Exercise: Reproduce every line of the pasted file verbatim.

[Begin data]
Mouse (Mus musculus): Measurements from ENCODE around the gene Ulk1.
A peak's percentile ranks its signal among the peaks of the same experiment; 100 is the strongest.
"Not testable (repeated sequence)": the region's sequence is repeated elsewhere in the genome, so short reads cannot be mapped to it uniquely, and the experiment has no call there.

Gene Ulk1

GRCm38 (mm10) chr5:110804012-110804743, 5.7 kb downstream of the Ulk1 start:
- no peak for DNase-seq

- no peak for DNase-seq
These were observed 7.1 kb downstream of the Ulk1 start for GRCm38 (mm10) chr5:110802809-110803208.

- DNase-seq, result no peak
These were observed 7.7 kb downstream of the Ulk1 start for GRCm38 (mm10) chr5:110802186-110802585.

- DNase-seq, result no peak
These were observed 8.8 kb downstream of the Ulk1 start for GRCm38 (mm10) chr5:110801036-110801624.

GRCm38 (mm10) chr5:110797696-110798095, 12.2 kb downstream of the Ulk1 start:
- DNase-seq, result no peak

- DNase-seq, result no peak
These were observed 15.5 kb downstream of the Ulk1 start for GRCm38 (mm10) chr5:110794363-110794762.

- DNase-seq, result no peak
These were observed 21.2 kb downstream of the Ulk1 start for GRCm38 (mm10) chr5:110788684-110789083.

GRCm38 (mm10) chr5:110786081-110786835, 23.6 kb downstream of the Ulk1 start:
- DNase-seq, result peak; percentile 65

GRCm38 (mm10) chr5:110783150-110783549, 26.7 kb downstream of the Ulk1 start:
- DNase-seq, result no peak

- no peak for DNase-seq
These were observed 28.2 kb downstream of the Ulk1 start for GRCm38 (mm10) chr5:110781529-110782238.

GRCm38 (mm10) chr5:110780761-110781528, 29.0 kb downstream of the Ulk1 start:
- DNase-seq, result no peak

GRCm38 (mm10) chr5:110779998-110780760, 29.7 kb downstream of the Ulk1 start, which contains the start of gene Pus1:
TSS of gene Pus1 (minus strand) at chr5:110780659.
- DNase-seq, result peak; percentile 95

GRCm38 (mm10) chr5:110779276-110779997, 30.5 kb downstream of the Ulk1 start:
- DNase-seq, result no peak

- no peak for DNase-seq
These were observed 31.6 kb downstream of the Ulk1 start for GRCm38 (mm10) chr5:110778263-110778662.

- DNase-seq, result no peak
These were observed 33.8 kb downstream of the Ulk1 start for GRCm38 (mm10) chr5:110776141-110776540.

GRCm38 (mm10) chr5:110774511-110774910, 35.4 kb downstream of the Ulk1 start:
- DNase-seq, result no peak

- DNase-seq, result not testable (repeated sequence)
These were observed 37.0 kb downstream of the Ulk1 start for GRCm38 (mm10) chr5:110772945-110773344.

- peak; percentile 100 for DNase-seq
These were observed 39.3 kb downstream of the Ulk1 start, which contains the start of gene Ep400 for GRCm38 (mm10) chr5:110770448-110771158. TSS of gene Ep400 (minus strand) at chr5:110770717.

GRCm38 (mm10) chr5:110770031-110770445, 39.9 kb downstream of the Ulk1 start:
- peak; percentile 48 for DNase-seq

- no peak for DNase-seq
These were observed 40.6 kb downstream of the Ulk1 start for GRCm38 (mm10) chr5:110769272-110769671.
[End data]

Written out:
Mouse (Mus musculus): Measurements from ENCODE around the gene Ulk1.
A peak's percentile ranks its signal among the peaks of the same experiment; 100 is the strongest.
"Not testable (repeated sequence)": the region's sequence is repeated elsewhere in the genome, so short reads cannot be mapped to it uniquely, and the experiment has no call there.

Gene Ulk1

GRCm38 (mm10) chr5:110804012-110804743, 5.7 kb downstream of the Ulk1 start:
- no peak for DNase-seq

- no peak for DNase-seq
These were observed 7.1 kb downstream of the Ulk1 start for GRCm38 (mm10) chr5:110802809-110803208.

- DNase-seq, result no peak
These were observed 7.7 kb downstream of the Ulk1 start for GRCm38 (mm10) chr5:110802186-110802585.

- DNase-seq, result no peak
These were observed 8.8 kb downstream of the Ulk1 start for GRCm38 (mm10) chr5:110801036-110801624.

GRCm38 (mm10) chr5:110797696-110798095, 12.2 kb downstream of the Ulk1 start:
- DNase-seq, result no peak

- DNase-seq, result no peak
These were observed 15.5 kb downstream of the Ulk1 start for GRCm38 (mm10) chr5:110794363-110794762.

- DNase-seq, result no peak
These were observed 21.2 kb downstream of the Ulk1 start for GRCm38 (mm10) chr5:110788684-110789083.

GRCm38 (mm10) chr5:110786081-110786835, 23.6 kb downstream of the Ulk1 start:
- DNase-seq, result peak; percentile 65

GRCm38 (mm10) chr5:110783150-110783549, 26.7 kb downstream of the Ulk1 start:
- DNase-seq, result no peak

- no peak for DNase-seq
These were observed 28.2 kb downstream of the Ulk1 start for GRCm38 (mm10) chr5:110781529-110782238.

GRCm38 (mm10) chr5:110780761-110781528, 29.0 kb downstream of the Ulk1 start:
- DNase-seq, result no peak

GRCm38 (mm10) chr5:110779998-110780760, 29.7 kb downstream of the Ulk1 start, which contains the start of gene Pus1:
TSS of gene Pus1 (minus strand) at chr5:110780659.
- DNase-seq, result peak; percentile 95

GRCm38 (mm10) chr5:110779276-110779997, 30.5 kb downstream of the Ulk1 start:
- DNase-seq, result no peak

- no peak for DNase-seq
These were observed 31.6 kb downstream of the Ulk1 start for GRCm38 (mm10) chr5:110778263-110778662.

- DNase-seq, result no peak
These were observed 33.8 kb downstream of the Ulk1 start for GRCm38 (mm10) chr5:110776141-110776540.

GRCm38 (mm10) chr5:110774511-110774910, 35.4 kb downstream of the Ulk1 start:
- DNase-seq, result no peak

- DNase-seq, result not testable (repeated sequence)
These were observed 37.0 kb downstream of the Ulk1 start for GRCm38 (mm10) chr5:110772945-110773344.

- peak; percentile 100 for DNase-seq
These were observed 39.3 kb downstream of the Ulk1 start, which contains the start of gene Ep400 for GRCm38 (mm10) chr5:110770448-110771158. TSS of gene Ep400 (minus strand) at chr5:110770717.

GRCm38 (mm10) chr5:110770031-110770445, 39.9 kb downstream of the Ulk1 start:
- peak; percentile 48 for DNase-seq

- no peak for DNase-seq
These were observed 40.6 kb downstream of the Ulk1 start for GRCm38 (mm10) chr5:110769272-110769671.